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used in The Aeneid

18 uses
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relating to war or soldiers
most commonly seen in these expressions:
  • "court martial" — a military court that tries military personnel using military law (which is different than civilian law)
  • "martial law" — the body of law imposed by the military over civilian affairs which can be declared to replace ordinary civilian law in a time of crisis
  • The queen at length appears; on either hand The brawny guards in martial order stand.
    Book 4 (19% in)
  • The royal babes a tawny wolf shall drain: Then Romulus his grandsire's throne shall gain, Of martial tow'rs the founder shall become, The people Romans call, the city Rome.
    Book 1 (36% in)
  • Hers was a hero, destin'd to command A martial race, and rule the Latian land, Who should his ancient line from Teucer draw, And on the conquer'd world impose the law.'
    Book 4 (33% in)
  • Entellus, thus: "My soul is still the same, Unmov'd with fear, and mov'd with martial fame; But my chill blood is curdled in my veins, And scarce the shadow of a man remains.
    Book 5 (46% in)
  • Th' unfledg'd commanders and their martial train First make the circuit of the sandy plain Around their sires, and, at th' appointed sign, Drawn up in beauteous order, form a line.
    Book 5 (66% in)
  • Swoln with applause, and aiming still at more, He now provokes the sea gods from the shore; With envy Triton heard the martial sound, And the bold champion, for his challenge, drown'd; Then cast his mangled carcass on the strand: The gazing crowd around the body stand.
    Book 6 (20% in)
  • Him Tullus next in dignity succeeds, An active prince, and prone to martial deeds.
    Book 6 (89% in)
  • A foreign son upon thy shore descends, Whose martial fame from pole to pole extends.
    Book 7 (13% in)
  • Without the gate, They see the boys and Latian youth debate The martial prizes on the dusty plain: Some drive the cars, and some the coursers rein; Some bend the stubborn bow for victory, And some with darts their active sinews try.
    Book 7 (20% in)
  • The cave of Mars was dress'd with mossy greens: There, by the wolf, were laid the martial twins.
    Book 8 (85% in)
  • Theirs is no more than that small spot of ground Which myriads of our martial men surround.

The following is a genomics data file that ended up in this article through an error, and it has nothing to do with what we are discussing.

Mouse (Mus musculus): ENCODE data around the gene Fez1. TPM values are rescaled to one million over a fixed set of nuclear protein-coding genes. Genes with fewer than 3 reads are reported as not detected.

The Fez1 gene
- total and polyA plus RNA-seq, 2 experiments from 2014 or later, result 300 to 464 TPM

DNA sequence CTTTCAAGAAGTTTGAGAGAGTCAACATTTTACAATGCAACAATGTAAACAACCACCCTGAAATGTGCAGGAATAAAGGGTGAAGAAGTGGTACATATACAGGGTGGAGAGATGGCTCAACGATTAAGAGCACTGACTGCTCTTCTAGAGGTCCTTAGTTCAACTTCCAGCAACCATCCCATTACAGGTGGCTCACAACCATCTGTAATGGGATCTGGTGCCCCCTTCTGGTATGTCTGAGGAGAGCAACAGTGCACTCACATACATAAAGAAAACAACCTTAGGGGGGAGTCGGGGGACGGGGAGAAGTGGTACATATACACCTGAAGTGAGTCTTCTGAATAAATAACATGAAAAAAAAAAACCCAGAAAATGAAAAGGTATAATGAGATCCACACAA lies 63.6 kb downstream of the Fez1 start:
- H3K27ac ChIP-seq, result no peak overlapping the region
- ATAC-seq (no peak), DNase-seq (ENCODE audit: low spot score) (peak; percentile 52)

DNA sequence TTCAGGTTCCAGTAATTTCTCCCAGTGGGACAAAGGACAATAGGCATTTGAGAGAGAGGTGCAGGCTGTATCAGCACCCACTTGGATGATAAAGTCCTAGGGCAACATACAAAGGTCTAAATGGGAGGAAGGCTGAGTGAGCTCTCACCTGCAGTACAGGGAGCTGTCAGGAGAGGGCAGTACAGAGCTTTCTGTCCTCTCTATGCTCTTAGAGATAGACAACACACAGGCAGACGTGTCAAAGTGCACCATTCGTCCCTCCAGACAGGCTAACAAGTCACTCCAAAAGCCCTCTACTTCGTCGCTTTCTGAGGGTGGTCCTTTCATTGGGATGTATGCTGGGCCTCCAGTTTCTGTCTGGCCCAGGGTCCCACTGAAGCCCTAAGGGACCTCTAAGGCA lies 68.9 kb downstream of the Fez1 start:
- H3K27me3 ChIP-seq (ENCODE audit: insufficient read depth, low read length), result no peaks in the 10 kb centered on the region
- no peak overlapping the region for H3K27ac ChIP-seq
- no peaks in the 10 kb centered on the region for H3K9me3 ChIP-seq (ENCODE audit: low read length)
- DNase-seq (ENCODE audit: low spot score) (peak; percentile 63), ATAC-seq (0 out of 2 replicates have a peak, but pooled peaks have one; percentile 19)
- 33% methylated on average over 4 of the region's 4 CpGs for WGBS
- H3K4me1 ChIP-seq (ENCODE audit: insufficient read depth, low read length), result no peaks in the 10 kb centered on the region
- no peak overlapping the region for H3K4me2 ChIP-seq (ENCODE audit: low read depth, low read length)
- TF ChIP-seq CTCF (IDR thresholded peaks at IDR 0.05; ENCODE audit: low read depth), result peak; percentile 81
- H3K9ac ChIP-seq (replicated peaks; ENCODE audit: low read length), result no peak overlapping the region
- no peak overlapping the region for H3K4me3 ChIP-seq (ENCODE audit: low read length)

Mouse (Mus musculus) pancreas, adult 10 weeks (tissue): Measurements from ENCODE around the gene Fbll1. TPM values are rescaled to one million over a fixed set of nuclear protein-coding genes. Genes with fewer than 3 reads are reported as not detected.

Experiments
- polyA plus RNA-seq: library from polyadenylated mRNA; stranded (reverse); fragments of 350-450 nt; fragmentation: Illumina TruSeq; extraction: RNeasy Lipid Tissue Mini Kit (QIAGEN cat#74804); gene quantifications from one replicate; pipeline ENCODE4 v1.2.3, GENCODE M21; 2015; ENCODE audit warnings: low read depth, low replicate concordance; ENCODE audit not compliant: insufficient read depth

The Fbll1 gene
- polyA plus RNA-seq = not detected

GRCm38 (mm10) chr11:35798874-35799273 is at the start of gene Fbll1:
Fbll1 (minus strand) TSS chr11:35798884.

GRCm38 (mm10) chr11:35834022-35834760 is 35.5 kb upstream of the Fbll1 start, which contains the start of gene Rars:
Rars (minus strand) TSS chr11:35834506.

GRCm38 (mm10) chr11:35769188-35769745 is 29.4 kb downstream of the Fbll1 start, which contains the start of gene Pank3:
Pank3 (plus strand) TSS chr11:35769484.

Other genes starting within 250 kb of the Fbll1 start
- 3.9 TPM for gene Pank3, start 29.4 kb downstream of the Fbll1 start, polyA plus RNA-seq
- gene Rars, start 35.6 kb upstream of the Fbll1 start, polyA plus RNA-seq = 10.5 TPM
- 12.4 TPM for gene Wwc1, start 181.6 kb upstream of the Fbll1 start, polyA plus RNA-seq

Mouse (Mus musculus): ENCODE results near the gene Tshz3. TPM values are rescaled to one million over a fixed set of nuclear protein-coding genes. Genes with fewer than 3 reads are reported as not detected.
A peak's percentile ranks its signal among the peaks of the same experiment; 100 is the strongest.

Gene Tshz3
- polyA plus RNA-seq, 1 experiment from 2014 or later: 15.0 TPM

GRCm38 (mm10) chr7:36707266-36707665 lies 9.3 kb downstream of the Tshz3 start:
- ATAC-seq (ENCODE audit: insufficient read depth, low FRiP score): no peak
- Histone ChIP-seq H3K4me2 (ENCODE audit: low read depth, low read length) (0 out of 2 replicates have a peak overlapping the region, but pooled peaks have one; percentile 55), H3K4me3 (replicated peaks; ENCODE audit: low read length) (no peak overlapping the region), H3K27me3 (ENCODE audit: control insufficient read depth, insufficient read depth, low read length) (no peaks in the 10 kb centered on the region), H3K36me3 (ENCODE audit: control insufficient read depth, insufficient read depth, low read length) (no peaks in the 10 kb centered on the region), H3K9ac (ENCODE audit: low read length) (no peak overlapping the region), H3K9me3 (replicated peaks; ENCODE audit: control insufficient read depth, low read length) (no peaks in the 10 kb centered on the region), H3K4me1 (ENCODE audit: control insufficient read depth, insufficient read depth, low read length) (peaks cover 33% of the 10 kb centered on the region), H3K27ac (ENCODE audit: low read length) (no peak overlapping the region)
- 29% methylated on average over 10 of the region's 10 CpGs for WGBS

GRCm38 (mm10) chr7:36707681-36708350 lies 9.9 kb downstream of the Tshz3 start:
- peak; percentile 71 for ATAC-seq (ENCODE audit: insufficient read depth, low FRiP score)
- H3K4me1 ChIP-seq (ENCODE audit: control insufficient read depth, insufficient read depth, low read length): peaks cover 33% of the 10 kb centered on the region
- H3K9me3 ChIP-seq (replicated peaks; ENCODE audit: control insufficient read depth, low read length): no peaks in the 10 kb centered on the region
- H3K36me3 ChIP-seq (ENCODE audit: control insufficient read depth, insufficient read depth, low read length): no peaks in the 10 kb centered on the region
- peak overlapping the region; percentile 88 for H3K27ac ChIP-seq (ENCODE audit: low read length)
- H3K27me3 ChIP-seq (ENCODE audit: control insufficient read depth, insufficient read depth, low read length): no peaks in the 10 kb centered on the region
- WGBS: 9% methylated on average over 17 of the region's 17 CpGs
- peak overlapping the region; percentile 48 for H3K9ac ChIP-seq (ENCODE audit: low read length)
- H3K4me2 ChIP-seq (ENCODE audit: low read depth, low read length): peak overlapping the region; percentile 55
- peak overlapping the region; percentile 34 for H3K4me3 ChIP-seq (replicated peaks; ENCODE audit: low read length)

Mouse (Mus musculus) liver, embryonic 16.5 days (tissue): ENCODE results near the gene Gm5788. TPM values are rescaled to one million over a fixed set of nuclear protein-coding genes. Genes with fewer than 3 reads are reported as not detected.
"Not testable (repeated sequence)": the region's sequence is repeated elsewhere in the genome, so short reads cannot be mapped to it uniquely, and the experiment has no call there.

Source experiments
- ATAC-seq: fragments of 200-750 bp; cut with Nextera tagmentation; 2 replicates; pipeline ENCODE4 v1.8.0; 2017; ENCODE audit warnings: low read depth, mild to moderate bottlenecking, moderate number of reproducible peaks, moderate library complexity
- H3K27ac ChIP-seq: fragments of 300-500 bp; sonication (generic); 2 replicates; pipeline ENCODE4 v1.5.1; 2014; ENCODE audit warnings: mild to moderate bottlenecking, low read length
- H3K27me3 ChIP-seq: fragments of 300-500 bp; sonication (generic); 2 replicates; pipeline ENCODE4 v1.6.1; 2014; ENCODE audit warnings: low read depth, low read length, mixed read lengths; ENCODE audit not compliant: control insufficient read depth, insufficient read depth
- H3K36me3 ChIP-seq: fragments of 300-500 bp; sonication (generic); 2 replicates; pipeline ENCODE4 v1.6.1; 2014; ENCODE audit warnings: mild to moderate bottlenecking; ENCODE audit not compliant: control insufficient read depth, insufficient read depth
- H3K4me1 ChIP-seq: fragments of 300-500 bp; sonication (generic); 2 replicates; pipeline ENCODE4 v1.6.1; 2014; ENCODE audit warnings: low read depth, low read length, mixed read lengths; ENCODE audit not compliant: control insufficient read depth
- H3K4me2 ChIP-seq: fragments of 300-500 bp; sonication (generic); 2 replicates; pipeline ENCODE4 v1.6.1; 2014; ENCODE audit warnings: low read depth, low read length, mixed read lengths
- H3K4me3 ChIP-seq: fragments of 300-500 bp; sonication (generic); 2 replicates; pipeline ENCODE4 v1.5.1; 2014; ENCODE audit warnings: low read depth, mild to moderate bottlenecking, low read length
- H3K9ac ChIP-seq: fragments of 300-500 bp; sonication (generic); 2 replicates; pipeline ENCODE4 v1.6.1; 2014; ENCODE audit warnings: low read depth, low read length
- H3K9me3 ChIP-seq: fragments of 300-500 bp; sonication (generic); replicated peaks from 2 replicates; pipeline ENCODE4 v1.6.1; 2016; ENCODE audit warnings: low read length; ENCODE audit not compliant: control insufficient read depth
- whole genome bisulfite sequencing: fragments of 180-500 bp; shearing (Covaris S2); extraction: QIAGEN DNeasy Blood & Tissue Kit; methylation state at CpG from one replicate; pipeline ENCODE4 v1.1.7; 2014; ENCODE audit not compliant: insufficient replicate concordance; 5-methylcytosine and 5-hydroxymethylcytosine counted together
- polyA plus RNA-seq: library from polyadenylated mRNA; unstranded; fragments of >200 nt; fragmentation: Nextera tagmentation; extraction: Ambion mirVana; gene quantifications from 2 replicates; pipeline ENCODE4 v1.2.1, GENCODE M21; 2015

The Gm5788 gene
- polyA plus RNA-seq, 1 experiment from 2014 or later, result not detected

Book 9 (15% in)
  • His martial men with fierce harangue he fir'd, And his own ardor in their souls inspir'd.
    Book 9 (55% in)
  • Ye sacred Nine, Inspire your poet in his high design, To sing what slaughter manly Turnus made, What souls he sent below the Stygian shade, What fame the soldiers with their captain share, And the vast circuit of the fatal war; For you in singing martial facts excel; You best remember, and alone can tell.
    Book 9 (63% in)
  • Then young Ascanius, who, before this day, Was wont in woods to shoot the savage prey, First bent in martial strife the twanging bow, And exercis'd against a human foeWith this bereft Numanus of his life, Who Turnus' younger sister took to wife.
    Book 9 (72% in)
  • Go, mix'd with eunuchs, in the Mother's rites, Where with unequal sound the flute invites; Sing, dance, and howl, by turns, in Ida's shade: Resign the war to men, who know the martial trade!"
    Book 9 (76% in)
  • Six hundred Populonia sent along, All skill'd in martial exercise, and strong.
    Book 10 (19% in)
  • Him and his martial train the Triton bears; High on his poop the sea-green god appears: Frowning he seems his crooked shell to sound, And at the blast the billows dance around.
    Book 10 (22% in)
  • Her maids, in martial pomp, on either side, Larina, Tulla, fierce Tarpeia, ride: Italians all; in peace, their queen's delight; In war, the bold companions of the fight.
    Book 11 (73% in)

There are no more uses of "martial" in The Aeneid.

Typical Usage  (best examples)
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